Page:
What is orthokeratology? And will it help slow the deterioration of my child's eyesight?

theconversation.com
4 min read
fairly easy
Orthokeratology involves wearing a specially designed rigid contact lens overnight. There's good evidence it can help slow the progression of myopia. But like all treatments, there are risks, too.
If you or your child is short-sighted (struggles to see things further away) you might have heard about orthokeratology.

Also known as OK or ortho-k, orthokeratology has been around since the 1960s. However, it has gained interest recently for its ability to slow the progression of myopia (short-sightedness).

Orthokeratology involves wearing a specially-designed rigid contact lens overnight. Like a mold, the lens temporarily reshapes the eye while you sleep by gently changing the profile of the cornea (the eye's clear, protective outer layer that acts like a powerful lens).

This creates a temporary change; when you wake up, you take the lens off and voilà! You can see.

It takes about a week of going through the cycle for the full effect to be reached but after that – assuming you wear them every night and take them off every morning – you should be able to get through your days without glasses or contact lenses.

And most importantly, there's good evidence it can help slow the progression of myopia.

Like all treatments, however, orthokeratology has its pros and cons – and its risks need to be well understood before use.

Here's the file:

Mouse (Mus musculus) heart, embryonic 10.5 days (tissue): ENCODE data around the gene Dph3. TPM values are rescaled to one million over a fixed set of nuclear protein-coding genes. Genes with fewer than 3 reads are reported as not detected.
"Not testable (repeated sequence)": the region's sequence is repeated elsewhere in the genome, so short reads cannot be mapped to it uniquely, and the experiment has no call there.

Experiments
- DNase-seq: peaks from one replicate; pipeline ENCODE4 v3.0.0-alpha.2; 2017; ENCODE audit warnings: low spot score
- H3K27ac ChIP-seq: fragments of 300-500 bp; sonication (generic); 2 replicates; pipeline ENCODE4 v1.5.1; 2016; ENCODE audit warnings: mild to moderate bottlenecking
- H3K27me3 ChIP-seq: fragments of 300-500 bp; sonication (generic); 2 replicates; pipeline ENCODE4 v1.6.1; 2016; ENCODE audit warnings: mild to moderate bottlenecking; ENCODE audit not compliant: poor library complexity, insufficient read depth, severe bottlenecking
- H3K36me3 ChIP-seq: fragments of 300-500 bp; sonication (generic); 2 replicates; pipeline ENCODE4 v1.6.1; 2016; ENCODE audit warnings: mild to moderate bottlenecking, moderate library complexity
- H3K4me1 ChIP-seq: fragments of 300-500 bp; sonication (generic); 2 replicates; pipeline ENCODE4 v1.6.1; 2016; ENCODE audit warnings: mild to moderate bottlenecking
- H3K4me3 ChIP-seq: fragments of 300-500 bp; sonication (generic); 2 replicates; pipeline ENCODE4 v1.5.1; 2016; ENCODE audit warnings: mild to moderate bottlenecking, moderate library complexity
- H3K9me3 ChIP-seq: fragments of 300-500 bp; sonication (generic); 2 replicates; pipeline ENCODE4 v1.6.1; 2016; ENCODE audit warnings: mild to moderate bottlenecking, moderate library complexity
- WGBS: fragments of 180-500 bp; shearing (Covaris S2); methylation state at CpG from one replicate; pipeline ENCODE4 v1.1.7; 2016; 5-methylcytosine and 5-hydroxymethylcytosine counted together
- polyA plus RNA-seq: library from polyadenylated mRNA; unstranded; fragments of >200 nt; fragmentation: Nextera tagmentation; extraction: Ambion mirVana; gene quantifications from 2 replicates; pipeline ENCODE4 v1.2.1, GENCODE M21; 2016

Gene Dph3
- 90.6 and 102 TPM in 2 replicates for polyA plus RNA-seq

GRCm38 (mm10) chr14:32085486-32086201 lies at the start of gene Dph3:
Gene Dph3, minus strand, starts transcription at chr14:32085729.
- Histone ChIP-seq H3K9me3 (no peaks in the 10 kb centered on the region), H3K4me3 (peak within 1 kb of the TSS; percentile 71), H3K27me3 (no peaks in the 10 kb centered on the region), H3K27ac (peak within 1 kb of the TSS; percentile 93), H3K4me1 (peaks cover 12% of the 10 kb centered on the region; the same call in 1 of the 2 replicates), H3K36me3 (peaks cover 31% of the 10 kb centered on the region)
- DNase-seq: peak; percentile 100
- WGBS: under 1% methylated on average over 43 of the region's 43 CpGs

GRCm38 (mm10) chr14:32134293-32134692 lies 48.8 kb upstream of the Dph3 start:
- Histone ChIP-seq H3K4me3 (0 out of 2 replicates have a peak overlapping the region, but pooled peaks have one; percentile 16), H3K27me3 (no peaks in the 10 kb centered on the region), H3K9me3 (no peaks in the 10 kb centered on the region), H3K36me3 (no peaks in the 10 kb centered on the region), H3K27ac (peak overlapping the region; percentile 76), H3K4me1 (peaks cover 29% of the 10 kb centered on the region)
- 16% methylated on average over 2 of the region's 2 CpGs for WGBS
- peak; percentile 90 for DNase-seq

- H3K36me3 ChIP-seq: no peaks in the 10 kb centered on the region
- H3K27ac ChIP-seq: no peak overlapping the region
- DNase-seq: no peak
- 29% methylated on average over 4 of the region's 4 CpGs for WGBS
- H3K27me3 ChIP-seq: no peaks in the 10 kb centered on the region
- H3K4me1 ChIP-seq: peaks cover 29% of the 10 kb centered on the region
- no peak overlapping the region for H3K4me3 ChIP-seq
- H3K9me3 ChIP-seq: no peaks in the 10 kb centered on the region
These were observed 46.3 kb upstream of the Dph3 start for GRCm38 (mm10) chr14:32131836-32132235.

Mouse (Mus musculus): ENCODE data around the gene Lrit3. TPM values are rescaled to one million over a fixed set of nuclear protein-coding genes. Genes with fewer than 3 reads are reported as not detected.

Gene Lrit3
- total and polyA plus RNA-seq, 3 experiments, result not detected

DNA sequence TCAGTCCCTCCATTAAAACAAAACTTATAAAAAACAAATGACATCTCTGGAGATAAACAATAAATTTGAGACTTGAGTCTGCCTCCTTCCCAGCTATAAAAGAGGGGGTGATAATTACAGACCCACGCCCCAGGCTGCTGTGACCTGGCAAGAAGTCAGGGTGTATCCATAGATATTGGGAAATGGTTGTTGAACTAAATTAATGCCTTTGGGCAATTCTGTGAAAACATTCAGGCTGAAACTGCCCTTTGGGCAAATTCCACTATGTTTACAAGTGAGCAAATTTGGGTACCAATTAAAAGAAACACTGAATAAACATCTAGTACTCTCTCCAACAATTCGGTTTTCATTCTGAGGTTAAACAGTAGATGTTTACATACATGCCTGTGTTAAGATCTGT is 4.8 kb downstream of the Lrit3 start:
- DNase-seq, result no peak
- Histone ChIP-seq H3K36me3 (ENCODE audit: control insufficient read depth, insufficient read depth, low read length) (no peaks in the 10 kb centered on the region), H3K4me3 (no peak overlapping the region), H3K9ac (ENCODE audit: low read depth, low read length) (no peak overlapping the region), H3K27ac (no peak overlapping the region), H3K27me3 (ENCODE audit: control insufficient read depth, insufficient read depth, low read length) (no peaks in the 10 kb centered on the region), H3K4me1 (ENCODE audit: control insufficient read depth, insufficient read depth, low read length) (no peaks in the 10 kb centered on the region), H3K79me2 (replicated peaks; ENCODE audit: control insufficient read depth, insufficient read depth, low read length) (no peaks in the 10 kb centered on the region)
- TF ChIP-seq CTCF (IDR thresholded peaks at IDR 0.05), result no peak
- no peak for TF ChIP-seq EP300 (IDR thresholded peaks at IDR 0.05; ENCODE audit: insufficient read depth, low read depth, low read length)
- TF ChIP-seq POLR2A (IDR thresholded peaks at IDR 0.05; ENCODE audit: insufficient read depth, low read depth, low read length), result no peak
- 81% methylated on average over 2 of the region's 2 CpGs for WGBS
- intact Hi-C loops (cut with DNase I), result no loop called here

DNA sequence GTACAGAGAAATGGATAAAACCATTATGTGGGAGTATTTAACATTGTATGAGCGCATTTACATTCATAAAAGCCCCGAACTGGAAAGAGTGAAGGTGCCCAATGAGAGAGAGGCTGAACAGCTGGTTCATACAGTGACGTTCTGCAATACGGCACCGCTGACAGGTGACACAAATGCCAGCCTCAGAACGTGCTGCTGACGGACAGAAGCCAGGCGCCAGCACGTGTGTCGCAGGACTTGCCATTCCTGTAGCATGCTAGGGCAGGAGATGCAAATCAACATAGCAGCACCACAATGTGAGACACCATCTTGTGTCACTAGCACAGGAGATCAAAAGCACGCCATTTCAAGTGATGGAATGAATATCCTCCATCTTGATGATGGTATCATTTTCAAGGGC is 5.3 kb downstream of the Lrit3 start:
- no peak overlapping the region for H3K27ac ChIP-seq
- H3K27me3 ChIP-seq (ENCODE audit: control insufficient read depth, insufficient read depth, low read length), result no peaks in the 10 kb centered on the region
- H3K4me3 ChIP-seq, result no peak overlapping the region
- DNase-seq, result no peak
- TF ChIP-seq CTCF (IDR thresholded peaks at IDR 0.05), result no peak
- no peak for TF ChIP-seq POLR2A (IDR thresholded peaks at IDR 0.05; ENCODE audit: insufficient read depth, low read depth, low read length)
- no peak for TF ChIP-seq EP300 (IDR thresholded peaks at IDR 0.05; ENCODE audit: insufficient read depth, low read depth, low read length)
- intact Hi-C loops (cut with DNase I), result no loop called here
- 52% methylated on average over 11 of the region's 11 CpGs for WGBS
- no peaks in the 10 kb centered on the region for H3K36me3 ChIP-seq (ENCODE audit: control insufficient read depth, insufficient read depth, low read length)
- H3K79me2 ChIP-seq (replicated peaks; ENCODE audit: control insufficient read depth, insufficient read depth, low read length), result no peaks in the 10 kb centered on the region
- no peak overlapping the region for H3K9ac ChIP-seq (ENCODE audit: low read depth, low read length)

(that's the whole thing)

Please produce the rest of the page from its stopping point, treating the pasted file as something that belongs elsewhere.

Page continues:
Read more: Hidden in plain sight: How the COVID-19 pandemic is damaging children's vision

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The pros

Orthokeratology may be an appealing option:

for people who want an alternative to glasses but find contact lenses either uncomfortable or not suitable (because, for example, they suffer from dry eye, work in dusty environments or enjoy water sports)

as an alternative to refractive surgery, also known as laser eye surgery or LASIK. Refractive surgery is permanent but orthokeratology is temporary; if you stop using the lenses, things go back to normal within a week

for parents of a child who might otherwise be wearing contact lenses at school; ortho-k allows a child to go to school without glasses or contact lenses, which can be lost or come…
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